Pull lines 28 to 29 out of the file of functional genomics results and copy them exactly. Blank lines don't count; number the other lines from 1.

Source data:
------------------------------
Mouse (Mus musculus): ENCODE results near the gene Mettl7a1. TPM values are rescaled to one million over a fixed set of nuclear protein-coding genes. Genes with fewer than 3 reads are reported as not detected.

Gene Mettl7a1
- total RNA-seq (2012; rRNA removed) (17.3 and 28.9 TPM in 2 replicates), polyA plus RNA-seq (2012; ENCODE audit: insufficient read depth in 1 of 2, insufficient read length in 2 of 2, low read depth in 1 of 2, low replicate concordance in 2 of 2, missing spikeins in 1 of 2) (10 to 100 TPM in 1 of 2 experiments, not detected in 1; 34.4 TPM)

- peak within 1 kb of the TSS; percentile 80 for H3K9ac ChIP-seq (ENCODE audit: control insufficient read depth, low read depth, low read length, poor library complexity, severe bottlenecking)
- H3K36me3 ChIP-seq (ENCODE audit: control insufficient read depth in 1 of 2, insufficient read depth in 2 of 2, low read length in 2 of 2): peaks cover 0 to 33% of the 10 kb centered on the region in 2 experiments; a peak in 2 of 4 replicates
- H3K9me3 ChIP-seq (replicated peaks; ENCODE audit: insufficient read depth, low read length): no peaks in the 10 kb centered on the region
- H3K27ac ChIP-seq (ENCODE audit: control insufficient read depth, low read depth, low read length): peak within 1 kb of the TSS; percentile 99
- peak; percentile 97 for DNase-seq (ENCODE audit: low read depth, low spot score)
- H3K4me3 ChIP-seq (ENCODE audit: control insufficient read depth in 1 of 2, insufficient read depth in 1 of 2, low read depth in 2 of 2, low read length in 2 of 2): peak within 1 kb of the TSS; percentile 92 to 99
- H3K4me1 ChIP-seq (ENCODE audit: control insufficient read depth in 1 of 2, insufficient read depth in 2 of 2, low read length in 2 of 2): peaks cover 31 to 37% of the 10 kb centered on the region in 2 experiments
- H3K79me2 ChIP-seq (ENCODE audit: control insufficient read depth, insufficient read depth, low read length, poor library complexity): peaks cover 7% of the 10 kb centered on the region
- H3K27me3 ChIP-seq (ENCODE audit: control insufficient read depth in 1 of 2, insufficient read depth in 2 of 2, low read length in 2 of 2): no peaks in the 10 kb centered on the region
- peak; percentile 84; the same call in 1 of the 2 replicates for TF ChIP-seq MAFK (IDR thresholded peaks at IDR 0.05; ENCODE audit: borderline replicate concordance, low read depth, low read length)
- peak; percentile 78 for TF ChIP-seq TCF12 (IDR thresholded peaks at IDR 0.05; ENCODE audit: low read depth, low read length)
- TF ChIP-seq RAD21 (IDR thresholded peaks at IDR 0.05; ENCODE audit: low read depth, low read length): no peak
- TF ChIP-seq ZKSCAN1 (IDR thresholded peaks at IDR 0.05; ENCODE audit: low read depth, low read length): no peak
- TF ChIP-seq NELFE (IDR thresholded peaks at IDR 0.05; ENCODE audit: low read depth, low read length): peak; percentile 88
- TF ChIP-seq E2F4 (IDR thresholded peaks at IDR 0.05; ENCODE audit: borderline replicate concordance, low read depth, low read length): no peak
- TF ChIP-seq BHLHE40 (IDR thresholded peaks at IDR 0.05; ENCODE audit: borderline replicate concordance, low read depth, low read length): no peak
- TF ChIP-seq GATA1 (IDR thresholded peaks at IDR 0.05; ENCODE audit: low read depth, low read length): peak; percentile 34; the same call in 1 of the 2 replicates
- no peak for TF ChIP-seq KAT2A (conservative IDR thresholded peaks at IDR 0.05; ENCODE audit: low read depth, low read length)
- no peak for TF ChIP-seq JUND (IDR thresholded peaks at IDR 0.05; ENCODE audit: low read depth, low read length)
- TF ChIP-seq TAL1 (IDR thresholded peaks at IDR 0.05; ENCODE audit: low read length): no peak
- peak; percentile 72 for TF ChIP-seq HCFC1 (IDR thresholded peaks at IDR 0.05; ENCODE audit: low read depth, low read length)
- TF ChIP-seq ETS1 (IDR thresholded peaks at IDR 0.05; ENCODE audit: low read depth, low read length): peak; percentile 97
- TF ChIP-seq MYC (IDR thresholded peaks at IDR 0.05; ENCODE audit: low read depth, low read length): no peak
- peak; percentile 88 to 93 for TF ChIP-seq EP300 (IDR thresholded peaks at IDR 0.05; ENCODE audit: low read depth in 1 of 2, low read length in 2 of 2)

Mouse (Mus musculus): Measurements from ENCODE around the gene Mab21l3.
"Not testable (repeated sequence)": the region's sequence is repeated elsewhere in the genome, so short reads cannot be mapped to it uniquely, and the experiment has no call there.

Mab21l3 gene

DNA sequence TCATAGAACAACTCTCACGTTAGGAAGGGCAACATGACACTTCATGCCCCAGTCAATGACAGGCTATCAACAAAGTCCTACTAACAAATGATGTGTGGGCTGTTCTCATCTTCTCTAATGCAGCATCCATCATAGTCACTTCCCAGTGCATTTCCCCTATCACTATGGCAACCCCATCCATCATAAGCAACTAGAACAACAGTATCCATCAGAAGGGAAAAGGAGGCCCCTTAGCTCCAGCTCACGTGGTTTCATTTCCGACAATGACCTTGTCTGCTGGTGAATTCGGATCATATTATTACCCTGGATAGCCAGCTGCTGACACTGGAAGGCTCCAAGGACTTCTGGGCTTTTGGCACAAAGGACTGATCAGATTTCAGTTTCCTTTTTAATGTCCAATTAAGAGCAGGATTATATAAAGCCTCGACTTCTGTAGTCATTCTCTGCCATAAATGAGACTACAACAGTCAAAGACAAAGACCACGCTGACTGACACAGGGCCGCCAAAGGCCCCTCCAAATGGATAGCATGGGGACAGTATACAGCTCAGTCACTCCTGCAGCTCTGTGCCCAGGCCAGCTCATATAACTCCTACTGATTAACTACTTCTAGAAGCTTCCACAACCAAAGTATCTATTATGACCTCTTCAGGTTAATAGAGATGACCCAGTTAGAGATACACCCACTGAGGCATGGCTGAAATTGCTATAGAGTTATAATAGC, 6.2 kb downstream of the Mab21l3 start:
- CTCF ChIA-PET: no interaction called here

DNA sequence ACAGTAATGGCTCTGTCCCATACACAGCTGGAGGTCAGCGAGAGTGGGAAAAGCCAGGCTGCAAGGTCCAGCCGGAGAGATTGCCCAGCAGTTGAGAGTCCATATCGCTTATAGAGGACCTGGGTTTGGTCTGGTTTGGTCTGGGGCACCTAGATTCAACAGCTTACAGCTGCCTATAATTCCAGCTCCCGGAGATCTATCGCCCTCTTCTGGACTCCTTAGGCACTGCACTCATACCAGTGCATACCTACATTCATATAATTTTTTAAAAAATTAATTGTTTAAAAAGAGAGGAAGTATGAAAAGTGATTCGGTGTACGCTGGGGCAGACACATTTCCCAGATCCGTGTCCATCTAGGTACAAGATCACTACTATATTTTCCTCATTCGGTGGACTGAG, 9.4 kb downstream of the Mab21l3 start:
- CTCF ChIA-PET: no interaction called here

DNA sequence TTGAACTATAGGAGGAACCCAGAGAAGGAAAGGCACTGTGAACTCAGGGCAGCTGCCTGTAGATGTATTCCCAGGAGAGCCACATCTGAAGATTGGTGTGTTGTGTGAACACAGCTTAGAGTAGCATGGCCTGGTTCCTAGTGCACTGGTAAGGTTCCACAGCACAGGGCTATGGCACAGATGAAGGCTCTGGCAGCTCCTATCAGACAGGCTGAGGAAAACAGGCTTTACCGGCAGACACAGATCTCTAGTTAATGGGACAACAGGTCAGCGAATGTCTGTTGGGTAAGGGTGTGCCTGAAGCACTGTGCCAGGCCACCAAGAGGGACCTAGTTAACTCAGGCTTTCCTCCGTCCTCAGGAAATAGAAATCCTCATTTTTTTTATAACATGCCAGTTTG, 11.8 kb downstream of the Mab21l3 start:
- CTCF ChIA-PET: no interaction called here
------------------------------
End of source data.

Mouse (Mus musculus): Measurements from ENCODE around the gene Mab21l3.
"Not testable (repeated sequence)": the region's sequence is repeated elsewhere in the genome, so short reads cannot be mapped to it uniquely, and the experiment has no call there.